The secong one you mention is easy just sell them as a lot and nobody is getting one over on you. Pick a price that is a bargain and let them go, whoever gets them will be happy enough. One daution however is that some will pick out according to their needs and sell/trade the balance. All that means is that individual is further spreading your good will to others wuthout you having to invest time doing so.

kiltboy26 Oct 2017 5:23 p.m. PST

Another thought would be a charity auction via ebay. That way the cash goes to help a charity of your choosing.

KSmyth26 Oct 2017 5:23 p.m. PST

I'm still a few years short of retirement, but the past few years I've given attention to my unpainted lead piles and tried to make sure I don't needlessly add to them. I've also parted with projects I was no longer using, or in the case of unpainted figures, those I was sure I wasn't going to get to. I thought about selling them in the annual NHMGS bring and buy, but I knew folks who would use them, and maybe wouldn't be able to buy them.

In the end the minis were a sunk cost and it made me happier to see someone else have them, use them and enjoy them, than to maybe get back a little bit of dough.

Personal logo sillypoint Supporting Member of TMP26 Oct 2017 6:50 p.m. PST

Contact reputable clubs, gameshops, youth centres. Get them to nominate someone for you.
Facebook group pages?
I've thought of using them as fundraising for charity. First prize 1 Greek Army, second prize 2 Greek armies….run an event at local club.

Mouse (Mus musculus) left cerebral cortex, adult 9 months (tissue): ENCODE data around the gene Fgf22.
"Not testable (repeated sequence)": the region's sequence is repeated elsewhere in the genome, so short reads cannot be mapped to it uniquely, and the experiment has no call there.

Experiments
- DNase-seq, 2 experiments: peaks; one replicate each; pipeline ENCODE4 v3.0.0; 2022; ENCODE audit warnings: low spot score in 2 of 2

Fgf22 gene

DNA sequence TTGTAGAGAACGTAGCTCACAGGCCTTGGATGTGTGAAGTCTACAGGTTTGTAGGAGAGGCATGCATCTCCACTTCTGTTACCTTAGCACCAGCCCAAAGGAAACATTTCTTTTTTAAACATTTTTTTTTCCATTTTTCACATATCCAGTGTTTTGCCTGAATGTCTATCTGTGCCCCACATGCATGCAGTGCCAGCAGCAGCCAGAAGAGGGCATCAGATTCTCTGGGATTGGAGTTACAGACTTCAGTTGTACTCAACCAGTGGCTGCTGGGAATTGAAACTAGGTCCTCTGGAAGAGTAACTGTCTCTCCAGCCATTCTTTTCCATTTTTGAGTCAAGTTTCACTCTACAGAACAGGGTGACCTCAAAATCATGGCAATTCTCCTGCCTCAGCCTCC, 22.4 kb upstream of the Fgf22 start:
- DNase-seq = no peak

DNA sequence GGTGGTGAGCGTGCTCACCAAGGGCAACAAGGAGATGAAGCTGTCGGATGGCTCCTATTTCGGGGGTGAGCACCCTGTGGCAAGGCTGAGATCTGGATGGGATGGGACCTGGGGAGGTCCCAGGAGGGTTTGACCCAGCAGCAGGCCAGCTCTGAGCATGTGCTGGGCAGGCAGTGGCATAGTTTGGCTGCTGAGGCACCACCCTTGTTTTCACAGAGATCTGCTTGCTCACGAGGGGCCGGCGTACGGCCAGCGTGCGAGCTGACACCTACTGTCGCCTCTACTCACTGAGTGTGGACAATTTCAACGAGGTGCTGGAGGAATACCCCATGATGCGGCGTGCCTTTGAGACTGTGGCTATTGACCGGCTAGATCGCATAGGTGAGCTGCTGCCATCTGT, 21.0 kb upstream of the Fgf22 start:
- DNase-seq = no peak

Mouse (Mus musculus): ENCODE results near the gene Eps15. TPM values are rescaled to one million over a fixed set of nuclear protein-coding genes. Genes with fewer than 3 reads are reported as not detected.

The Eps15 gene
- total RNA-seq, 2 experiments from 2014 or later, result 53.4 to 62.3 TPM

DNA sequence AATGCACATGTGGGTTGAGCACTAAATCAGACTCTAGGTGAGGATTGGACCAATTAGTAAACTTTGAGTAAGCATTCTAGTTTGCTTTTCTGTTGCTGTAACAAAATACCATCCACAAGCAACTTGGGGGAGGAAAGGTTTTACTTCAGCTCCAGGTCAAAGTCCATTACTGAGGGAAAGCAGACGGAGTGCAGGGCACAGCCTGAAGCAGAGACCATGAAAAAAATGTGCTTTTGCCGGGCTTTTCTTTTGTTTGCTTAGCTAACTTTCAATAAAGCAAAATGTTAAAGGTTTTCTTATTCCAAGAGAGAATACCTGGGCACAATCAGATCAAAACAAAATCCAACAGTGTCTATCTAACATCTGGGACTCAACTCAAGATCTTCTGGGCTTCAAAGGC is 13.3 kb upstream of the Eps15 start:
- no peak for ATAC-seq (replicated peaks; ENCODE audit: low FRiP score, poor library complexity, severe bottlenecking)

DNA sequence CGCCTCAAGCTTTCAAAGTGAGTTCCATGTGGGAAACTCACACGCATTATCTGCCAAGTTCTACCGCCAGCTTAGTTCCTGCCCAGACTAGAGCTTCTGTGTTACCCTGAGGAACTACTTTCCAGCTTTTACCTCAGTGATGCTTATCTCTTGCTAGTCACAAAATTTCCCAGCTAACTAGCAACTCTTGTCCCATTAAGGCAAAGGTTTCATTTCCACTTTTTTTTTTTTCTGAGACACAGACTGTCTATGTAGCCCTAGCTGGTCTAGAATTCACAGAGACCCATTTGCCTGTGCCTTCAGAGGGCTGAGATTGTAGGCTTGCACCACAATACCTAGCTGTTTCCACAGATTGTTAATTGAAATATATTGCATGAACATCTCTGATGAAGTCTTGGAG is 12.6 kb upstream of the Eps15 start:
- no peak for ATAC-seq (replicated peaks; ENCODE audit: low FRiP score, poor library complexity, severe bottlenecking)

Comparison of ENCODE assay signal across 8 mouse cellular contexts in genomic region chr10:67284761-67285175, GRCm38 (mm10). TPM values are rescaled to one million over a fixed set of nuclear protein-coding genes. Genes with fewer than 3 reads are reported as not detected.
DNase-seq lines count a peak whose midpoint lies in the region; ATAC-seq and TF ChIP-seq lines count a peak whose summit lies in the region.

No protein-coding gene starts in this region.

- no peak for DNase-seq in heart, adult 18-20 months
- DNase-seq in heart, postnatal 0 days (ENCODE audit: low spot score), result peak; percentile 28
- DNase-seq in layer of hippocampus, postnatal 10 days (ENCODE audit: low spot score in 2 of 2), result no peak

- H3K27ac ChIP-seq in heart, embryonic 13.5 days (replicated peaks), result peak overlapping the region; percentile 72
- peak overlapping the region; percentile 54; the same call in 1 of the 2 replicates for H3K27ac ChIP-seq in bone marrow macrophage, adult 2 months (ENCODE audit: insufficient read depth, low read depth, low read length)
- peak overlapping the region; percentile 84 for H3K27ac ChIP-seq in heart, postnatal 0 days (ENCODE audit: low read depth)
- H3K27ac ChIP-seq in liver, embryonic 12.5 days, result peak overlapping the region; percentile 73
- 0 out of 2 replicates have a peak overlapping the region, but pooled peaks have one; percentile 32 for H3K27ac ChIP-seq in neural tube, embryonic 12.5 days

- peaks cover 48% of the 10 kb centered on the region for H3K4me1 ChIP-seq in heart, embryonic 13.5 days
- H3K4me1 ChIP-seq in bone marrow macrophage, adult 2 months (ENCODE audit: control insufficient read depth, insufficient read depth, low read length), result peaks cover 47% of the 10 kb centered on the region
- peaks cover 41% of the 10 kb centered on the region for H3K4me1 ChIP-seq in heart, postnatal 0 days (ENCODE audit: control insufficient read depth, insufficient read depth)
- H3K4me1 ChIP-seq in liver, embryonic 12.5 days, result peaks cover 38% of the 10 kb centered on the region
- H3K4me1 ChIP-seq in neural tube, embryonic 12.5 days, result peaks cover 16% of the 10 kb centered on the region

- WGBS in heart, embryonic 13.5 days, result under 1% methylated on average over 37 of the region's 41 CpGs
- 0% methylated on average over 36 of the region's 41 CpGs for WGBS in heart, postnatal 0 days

Early morning writer26 Oct 2017 6:59 p.m. PST

Thank you for all the constructive replies so far. Several years back I helped a deceased friends' family sell his collection and mostly it all went very well. But there was one "t*rd" who stole an army buy never returned to pay for it. And for the "get one over folks" its really folks here on TMP, a few who I couldn't begin to identify because I truly don't know who they might be, but who think they can hide behind the anonymity of the web. Of course, most people are above board, just want to avoid that lesser class of human.

It is a daunting task. Your thoughts help move the process forward. Feel to provide additional thoughts.

The Tin Dictator26 Oct 2017 7:49 p.m. PST

There are clubs in your area.
Maybe contact one or more of them.
Or even the west coast HMGS chapter.

My kids have dibs on my collection.
Donating to an active club would be my 2nd choice.

whitphoto Supporting Member of TMP26 Oct 2017 8:32 p.m. PST